• Publicly funded family planning providers see large numbers of uninsured individuals, offer comfortable environments for clients to discuss sensitive issues and thus seem well suited to participate in health insurance outreach and enrollment efforts. In a 2014 survey of sites participating in California's Family PACT program, Jennifer Yarger and colleagues found that most were “actively engaged” in health insurance enrollment, providing eligibility screening, enrollment education, enrollment assistance or referrals for off-site enrollment support (page 103). However, the proportion offering each kind of assistance varied by clinic characteristics, including clinic type, specialty and receipt of Title X support. Lack of staff time, funding, physical space and staff expertise were cited as barriers to providing assistance. Whatever the fate of the Affordable Care Act, the authors observe, “women will continue to need contraceptive care and a wide array of preventive health services,” and “publicly funded family planning providers will remain a gateway to comprehensive insurance coverage for those who are eligible.”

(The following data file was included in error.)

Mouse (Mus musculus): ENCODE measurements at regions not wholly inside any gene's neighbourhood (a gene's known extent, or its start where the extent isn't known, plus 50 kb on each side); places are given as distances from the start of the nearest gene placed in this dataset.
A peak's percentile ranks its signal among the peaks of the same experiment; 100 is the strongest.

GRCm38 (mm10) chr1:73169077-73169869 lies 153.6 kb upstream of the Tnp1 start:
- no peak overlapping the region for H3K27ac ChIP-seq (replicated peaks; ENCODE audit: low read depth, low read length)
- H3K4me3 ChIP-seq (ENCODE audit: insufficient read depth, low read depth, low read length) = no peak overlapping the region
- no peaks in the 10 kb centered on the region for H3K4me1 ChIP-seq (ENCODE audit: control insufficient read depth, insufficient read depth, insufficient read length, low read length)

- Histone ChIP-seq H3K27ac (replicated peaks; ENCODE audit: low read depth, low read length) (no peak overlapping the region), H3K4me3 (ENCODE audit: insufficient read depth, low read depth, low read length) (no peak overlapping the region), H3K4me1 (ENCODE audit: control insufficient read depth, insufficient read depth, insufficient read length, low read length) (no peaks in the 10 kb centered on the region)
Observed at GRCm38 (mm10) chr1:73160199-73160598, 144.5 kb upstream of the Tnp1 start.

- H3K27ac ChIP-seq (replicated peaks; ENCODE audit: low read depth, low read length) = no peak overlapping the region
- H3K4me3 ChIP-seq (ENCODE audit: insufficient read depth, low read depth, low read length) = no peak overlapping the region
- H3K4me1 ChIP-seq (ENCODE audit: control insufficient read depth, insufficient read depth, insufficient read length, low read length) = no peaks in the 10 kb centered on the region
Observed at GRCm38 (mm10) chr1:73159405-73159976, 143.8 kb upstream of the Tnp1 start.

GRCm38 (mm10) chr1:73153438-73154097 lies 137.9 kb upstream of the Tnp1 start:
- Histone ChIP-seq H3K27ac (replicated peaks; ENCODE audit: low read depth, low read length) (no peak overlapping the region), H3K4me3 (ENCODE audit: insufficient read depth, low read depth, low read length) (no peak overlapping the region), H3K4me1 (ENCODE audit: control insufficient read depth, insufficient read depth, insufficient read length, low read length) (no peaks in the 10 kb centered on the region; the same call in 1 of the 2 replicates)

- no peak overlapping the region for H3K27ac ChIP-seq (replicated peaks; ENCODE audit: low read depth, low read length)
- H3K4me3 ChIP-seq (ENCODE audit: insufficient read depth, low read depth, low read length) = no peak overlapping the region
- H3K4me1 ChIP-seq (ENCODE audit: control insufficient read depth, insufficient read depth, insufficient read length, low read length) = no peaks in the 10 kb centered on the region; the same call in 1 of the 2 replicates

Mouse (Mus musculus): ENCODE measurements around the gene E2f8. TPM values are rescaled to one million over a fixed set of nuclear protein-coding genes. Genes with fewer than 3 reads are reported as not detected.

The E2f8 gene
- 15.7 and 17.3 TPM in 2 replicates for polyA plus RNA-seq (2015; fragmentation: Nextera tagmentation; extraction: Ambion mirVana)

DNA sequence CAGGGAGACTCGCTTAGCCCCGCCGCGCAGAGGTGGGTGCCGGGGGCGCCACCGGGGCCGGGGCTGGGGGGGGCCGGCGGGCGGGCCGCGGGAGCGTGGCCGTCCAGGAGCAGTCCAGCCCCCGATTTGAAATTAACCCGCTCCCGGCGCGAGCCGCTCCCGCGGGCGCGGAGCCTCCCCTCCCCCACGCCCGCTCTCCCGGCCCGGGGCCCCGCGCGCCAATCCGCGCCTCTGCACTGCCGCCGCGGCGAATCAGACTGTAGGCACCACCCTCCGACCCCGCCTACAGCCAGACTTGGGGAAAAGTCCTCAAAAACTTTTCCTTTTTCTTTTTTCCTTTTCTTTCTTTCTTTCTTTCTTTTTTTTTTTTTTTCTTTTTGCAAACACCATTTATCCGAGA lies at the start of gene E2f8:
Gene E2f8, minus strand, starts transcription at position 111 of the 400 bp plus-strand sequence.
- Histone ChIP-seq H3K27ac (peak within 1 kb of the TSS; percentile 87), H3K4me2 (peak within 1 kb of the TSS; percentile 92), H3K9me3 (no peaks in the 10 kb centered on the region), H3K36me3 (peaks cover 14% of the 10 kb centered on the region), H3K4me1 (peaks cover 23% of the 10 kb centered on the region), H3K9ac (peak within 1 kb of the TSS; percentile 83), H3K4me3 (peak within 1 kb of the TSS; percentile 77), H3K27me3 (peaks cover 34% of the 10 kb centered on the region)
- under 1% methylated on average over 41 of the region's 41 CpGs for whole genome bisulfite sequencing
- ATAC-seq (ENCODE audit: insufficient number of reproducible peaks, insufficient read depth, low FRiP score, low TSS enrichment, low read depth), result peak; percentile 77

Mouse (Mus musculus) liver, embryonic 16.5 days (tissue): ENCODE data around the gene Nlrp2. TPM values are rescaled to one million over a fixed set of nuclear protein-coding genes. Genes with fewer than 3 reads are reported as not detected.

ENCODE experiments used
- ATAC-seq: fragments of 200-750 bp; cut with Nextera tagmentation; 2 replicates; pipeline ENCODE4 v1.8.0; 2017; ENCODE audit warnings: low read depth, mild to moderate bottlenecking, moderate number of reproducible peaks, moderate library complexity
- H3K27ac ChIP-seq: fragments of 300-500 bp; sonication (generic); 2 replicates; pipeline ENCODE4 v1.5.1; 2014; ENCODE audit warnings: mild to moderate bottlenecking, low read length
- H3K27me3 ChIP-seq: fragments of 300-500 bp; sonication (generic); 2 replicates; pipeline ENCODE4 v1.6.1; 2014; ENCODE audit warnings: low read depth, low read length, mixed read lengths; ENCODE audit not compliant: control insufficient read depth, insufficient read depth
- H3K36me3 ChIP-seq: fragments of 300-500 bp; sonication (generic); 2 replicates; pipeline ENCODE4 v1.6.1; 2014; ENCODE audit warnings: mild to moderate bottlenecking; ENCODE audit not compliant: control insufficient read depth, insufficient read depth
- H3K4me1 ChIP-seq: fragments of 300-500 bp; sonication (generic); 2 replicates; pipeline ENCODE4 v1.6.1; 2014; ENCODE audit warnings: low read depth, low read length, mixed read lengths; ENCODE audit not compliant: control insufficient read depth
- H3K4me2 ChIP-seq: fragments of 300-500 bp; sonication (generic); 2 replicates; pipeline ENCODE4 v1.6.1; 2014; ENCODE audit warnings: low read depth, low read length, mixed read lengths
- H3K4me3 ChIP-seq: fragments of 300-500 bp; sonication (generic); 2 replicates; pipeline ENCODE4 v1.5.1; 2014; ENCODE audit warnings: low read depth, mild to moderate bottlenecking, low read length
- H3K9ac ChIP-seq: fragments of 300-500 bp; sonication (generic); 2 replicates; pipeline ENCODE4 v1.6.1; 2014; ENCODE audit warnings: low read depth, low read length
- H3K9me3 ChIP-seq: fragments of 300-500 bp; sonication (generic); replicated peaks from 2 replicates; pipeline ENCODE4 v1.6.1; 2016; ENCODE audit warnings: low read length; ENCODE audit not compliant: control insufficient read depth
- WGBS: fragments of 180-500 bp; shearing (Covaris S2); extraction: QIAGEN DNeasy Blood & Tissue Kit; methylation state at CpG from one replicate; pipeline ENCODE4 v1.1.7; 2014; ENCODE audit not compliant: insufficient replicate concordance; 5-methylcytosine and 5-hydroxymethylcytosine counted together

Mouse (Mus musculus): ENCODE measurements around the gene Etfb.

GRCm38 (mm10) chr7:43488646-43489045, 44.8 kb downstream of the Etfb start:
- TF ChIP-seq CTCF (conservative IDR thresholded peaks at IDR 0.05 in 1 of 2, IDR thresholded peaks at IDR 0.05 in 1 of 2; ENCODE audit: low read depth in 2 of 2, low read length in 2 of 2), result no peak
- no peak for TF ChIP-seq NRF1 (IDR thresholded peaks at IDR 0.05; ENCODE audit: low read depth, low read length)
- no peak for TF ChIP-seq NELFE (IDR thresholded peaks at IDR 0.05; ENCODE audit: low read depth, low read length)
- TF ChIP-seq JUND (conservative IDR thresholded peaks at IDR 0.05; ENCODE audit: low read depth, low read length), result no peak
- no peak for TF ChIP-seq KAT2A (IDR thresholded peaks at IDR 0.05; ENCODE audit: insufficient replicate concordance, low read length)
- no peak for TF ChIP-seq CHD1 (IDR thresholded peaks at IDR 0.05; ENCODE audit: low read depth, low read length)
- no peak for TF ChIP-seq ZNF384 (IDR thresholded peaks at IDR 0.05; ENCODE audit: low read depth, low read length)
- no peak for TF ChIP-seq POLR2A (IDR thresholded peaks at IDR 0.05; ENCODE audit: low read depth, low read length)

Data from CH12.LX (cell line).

• Sexual and gender minority youth are at heightened risk of HIV, yet are underrepresented in HIV research, partly because parental permission is often required for participation. To help inform institutional review boards’ decisions on parental permission requirements for HIV studies, Brian Mustanski and colleagues conducted an online focus group that explored youths’ perspectives on the issue (page 111). The sample of sexual and gender minority 14–17-year-olds saw few risks in participating in a hypothetical HIV study and noted several benefits, including that it would increase their likelihood of being tested. However, most said that they would be reluctant to enroll in a study if they needed their parents’ permission; among their concerns were that a parental consent requirement would out them to their parents or lead to punishment. Noting that further empirical data are needed to inform ethical inclusion of sexual and gender minority youth in HIV research, the authors conclude that “such inclusion will ultimately help narrow disparities in sexual health between this vulnerable population and other youth.”